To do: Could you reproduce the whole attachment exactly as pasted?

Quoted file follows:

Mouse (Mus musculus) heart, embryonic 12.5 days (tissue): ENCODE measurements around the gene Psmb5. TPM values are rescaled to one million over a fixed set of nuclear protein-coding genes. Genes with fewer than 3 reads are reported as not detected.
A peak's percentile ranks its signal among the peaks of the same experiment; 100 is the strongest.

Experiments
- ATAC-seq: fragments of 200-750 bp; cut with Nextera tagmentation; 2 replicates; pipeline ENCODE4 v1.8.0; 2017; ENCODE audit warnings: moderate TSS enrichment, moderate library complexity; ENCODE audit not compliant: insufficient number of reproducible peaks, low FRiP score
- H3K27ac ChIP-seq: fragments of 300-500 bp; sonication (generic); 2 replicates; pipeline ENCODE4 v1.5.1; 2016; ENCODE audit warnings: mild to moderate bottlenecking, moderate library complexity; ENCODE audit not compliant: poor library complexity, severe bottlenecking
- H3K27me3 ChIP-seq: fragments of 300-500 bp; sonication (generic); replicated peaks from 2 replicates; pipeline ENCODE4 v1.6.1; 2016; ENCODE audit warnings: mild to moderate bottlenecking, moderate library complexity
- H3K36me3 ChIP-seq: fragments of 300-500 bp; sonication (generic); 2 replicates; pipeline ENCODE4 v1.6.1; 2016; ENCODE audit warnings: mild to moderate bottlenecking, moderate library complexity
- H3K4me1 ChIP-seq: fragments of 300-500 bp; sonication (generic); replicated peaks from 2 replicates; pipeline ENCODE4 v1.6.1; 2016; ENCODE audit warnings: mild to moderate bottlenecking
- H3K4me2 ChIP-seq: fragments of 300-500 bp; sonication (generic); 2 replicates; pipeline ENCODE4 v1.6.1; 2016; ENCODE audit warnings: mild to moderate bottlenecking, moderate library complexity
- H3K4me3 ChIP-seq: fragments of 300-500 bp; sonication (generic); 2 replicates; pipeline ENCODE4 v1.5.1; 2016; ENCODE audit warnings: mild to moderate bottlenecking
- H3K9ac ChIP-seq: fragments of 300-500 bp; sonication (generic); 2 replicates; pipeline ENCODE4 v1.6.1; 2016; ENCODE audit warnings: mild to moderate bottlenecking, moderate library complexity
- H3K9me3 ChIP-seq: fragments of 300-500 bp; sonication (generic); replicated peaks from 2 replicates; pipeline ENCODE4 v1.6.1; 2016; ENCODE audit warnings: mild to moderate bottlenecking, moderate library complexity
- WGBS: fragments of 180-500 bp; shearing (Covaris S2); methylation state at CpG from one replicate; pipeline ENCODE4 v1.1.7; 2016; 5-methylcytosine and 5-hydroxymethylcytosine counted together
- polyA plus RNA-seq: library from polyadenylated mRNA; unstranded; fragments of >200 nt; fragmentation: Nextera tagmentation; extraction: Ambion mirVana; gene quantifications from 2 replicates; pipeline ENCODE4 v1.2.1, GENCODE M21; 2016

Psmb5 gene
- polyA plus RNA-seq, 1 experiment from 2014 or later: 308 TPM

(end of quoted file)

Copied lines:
Mouse (Mus musculus) heart, embryonic 12.5 days (tissue): ENCODE measurements around the gene Psmb5. TPM values are rescaled to one million over a fixed set of nuclear protein-coding genes. Genes with fewer than 3 reads are reported as not detected.
A peak's percentile ranks its signal among the peaks of the same experiment; 100 is the strongest.

Experiments
- ATAC-seq: fragments of 200-750 bp; cut with Nextera tagmentation; 2 replicates; pipeline ENCODE4 v1.8.0; 2017; ENCODE audit warnings: moderate TSS enrichment, moderate library complexity; ENCODE audit not compliant: insufficient number of reproducible peaks, low FRiP score
- H3K27ac ChIP-seq: fragments of 300-500 bp; sonication (generic); 2 replicates; pipeline ENCODE4 v1.5.1; 2016; ENCODE audit warnings: mild to moderate bottlenecking, moderate library complexity; ENCODE audit not compliant: poor library complexity, severe bottlenecking
- H3K27me3 ChIP-seq: fragments of 300-500 bp; sonication (generic); replicated peaks from 2 replicates; pipeline ENCODE4 v1.6.1; 2016; ENCODE audit warnings: mild to moderate bottlenecking, moderate library complexity
- H3K36me3 ChIP-seq: fragments of 300-500 bp; sonication (generic); 2 replicates; pipeline ENCODE4 v1.6.1; 2016; ENCODE audit warnings: mild to moderate bottlenecking, moderate library complexity
- H3K4me1 ChIP-seq: fragments of 300-500 bp; sonication (generic); replicated peaks from 2 replicates; pipeline ENCODE4 v1.6.1; 2016; ENCODE audit warnings: mild to moderate bottlenecking
- H3K4me2 ChIP-seq: fragments of 300-500 bp; sonication (generic); 2 replicates; pipeline ENCODE4 v1.6.1; 2016; ENCODE audit warnings: mild to moderate bottlenecking, moderate library complexity
- H3K4me3 ChIP-seq: fragments of 300-500 bp; sonication (generic); 2 replicates; pipeline ENCODE4 v1.5.1; 2016; ENCODE audit warnings: mild to moderate bottlenecking
- H3K9ac ChIP-seq: fragments of 300-500 bp; sonication (generic); 2 replicates; pipeline ENCODE4 v1.6.1; 2016; ENCODE audit warnings: mild to moderate bottlenecking, moderate library complexity
- H3K9me3 ChIP-seq: fragments of 300-500 bp; sonication (generic); replicated peaks from 2 replicates; pipeline ENCODE4 v1.6.1; 2016; ENCODE audit warnings: mild to moderate bottlenecking, moderate library complexity
- WGBS: fragments of 180-500 bp; shearing (Covaris S2); methylation state at CpG from one replicate; pipeline ENCODE4 v1.1.7; 2016; 5-methylcytosine and 5-hydroxymethylcytosine counted together
- polyA plus RNA-seq: library from polyadenylated mRNA; unstranded; fragments of >200 nt; fragmentation: Nextera tagmentation; extraction: Ambion mirVana; gene quantifications from 2 replicates; pipeline ENCODE4 v1.2.1, GENCODE M21; 2016

Psmb5 gene
- polyA plus RNA-seq, 1 experiment from 2014 or later: 308 TPM